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Transcript
THE ALGEBRA OF SUMMATION NOTATION
The following problems involve the algebra (manipulation) of summation notation.
Summation notation is used to define the definite integral of a continuous function of
one variable on a closed interval. Let's first briefly define summation notation. If f(i)
represents some expression (function) involving i, then
meaning :
has the following
.
The "i=" part underneath the summation sign tells you which number to first plug into
the given expression. The number on top of the summation sign tells you the last
number to plug into the given expression. You always increase by one at each
successive step. For example,
= 3 + 6 + 11 + 18
= 38 .
We will need the following well-known summation rules.
1.
(n times) = cn, where c is a
constant.
2.
.
3.
.
4.
.
1
Most of the following problems are average. A few are somewhat challenging.
If you are going to try these problems before looking at the solutions, you can
avoid common mistakes by using the formulas given above in exactly the form
that they are given. For instance, make sure that a summation begins with i=1
before using the above formulas.
SOLUTIONS TO THE ALGEBRA OF SUMMATION NOTATION
SOLUTION 1 :
= (5+1) + (5+2) + (5+4) + (5+8)
= 6 + 7 + 9 + 13
SOLUTION 2 :
(The above step is nothing more than changing the order and grouping of the original
summation.)
(Placing 3 in front of the second summation is simply factoring 3 from each term in
the summation. Now apply Rule 1 to the first summation and Rule 2 to the second
summation.)
2
= 400 + 15,150
= 15,550 .
SOLUTION 3 :
(Separate this summation into three separate summations.)
(Factor out the number 6 in the second summation.)
(Apply Rules 1, 2, and 3.)
= 2,686,700 - 120,600 + 1800
= 2,567,900 .
SOLUTION 4 :
3
(Since each summation begins with i=15, WE CANNOT USE THE RULES IN THE
FORM THAT THEY ARE GIVEN. Observe the following simple method to correct
this shortcoming.)
(Now apply Rules 1 and 2.)
= 4(11,325 - 105) + (136)
= 45,016 .
SOLUTION 5 :
(Note that
cancels, then
, then
, then ... all the way to
. Because of
this consecutive term cancellation, this type of summation is called a "telescoping"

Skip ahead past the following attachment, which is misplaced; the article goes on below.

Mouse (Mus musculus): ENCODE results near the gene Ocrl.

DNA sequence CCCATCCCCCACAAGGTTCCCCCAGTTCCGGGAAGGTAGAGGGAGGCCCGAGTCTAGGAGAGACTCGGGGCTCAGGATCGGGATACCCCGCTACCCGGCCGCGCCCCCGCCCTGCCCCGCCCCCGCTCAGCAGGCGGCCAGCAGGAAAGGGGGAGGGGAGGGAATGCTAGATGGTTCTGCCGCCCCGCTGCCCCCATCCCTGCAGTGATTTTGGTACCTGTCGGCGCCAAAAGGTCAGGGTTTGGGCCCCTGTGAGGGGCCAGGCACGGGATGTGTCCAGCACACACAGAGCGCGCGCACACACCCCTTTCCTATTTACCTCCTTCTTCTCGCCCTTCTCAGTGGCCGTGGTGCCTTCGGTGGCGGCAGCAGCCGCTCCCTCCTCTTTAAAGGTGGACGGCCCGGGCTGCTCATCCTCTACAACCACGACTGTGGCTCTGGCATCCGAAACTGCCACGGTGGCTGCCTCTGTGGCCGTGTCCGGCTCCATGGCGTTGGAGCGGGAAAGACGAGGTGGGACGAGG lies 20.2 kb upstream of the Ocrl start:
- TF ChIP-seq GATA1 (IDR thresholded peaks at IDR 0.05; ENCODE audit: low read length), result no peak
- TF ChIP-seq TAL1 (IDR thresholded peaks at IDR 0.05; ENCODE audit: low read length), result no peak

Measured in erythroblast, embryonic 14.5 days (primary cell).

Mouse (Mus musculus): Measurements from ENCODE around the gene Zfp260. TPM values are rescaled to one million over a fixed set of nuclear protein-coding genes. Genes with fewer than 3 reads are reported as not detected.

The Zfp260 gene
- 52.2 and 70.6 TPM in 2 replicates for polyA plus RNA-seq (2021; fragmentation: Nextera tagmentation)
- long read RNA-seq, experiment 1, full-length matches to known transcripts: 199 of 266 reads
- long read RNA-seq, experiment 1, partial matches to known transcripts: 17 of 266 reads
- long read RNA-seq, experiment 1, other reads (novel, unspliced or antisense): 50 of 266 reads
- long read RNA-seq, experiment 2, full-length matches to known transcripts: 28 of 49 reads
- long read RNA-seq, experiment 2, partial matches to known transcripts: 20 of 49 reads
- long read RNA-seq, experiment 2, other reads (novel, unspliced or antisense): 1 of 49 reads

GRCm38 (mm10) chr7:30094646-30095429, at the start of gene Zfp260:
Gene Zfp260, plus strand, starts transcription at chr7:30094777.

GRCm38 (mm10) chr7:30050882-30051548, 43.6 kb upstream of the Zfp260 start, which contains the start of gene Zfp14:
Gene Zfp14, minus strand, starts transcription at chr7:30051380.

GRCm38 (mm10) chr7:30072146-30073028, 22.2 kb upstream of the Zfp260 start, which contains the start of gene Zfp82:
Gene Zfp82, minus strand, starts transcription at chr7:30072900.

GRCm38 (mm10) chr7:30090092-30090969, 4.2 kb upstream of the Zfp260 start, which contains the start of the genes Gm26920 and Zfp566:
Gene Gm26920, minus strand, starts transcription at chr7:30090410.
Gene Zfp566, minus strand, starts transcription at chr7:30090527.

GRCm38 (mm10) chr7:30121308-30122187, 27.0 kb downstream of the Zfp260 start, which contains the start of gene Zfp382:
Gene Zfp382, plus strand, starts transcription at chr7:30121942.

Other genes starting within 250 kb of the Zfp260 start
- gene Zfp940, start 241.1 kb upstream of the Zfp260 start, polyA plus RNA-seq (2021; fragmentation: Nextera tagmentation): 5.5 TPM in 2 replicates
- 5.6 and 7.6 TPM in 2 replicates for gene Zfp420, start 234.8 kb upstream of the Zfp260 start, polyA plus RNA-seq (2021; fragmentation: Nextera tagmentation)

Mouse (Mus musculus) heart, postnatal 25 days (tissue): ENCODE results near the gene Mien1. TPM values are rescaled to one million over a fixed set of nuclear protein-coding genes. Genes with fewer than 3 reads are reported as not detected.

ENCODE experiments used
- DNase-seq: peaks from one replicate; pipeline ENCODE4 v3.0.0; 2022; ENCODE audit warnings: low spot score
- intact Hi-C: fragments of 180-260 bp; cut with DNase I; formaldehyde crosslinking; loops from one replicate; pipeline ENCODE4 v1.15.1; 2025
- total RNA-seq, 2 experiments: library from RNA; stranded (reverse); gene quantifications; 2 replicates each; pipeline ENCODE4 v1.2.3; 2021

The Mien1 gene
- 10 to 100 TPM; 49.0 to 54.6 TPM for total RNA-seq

sum. This cancellation will be shown in detail. First change the order of addition.)
4
(Now reassociate and collect "like" terms.)
(Recall that
.)
.
SOLUTION 6 :
(This is a "telescoping" sum. Group "like" terms and cancel.)
5
.
SOLUTION 7 :
(The summations must begin with i=1 in order to use the given formulas.)
= 10,497,600 - 2025 + 173,880 - 285
= 10,669,170 .
SOLUTION 8 :
6
(Recall that
if n is an integer.)
(Recall that
and
.)
= 1 + (-1) + 1 + (-1) + 1 + (-1) + 1 + (-1) + 1 + (-1)
= (1 + (-1)) + (1 + (-1)) + (1 + (-1)) + (1 + (-1)) + (1 + (-1))
=0+0+0+0+0
=0.
SOLUTION 9 :
= ( (-1) + 1 ) + ( (-1) + 1 ) + ... + ( (-1) + 1 ) + ( (-1) + 1 )
= 0 + 0 + ... + 0 + 0
=0.
SOLUTION 10 :
7
There are several ways to prove that
. This proof uses a telescoping
sum. Consider the summation
ways. First, treat it as a telescoping sum. Then
. It can be evaluated in two different
(Commute the addition.)
= (-12 + 22) + (-22 + 32) + (-32 + 42) + (-42 + 52) + ... + (-(n-1)2 + n2) + (-n2 + (n+1)2)
(Group "like" terms.)
= -12 + (22 - 22) + (32 - 32) + (42 - 42) + (52 - 52) + ... + ((n-1)2-(n-1)2) + (n2 - n2) +
(n+1)2
= -12 + (0) + (0) + (0) + (0) + ... + (0) + (0) + (n+1)2
= (n+1)2 - 1
= n2 + 2n + 1 - 1
(*)
= n2 + 2n .
Second,
8
(**)
.
Equating expressions (*) and (**) we get that
,
,
or
.
This completes the proof.
SOLUTION 11 :
There are several ways to prove that
. This proof uses a
telescoping sum. Consider the summation
. It can be evaluated in
two different ways. First, treat it as a telescoping sum. Then
(Commute the addition.)
9
= (-13 + 23) + (-23 + 33) + (-33 + 43) + (-43 + 53) + ... + (-(n-1)3 + n3) + (-n3 + (n+1)3)
(Group "like" terms.)
= -13 + (23 - 23) + (33 - 33) + (43 - 43) + (53 - 53) + ... + ((n-1)3 - (n-1)3) + (n3 - n3) +
(n+1)3
= -13 + (0) + (0) + (0) + (0) + ... + (0) + (0) + (n+1)3
= (n+1)3 - 1
= n3 + 3n2 + 3n + 1 - 1
(*)
= n3 + 3n2 + 3n .
Second,
(**)
.
10
Equating expressions (*) and (**) we get that
,
,
,
or
.
This completes the proof.
SOLUTION 12 :
There is one nonobvious, but simple step in the solution of this problem. It requires
that you write a fraction as a sum or difference of partial fractions. For example,
11
is a partial fractions decomposition of
. Then a partial fraction decomposition of
is
so that
(This summation is a telescoping sum.)
(Now evaluate the limit.)
=1-0
=1.
SOLUTION 13 :
Note that in all of the following summations, letter i is a variable and letter n is a
constant (until the limit is evaluated). Then
12
(Now evaluate the limit.)
= 6 + (0) + 1 + (0) + (0)
=7.
13
SOLUTION 14 :
The formula
4i -1 for i=1, 2, 3, 4, 5, ...
generates the given list of numbers. For example, the first number (i=1) in the list is
4(1)-1 = 3 .
The second number (i=2) in the list is
4(2)-1 = 7 .
The 30th number (i=30) in the list is
4(30)-1 = 119 .
The 120th number (i=12) in the list is
4(120)-1 = 479 .
Thus, the sum of the first 120 numbers in this list can now be computed as
= 29,040 - 120
= 28,920 .
14
15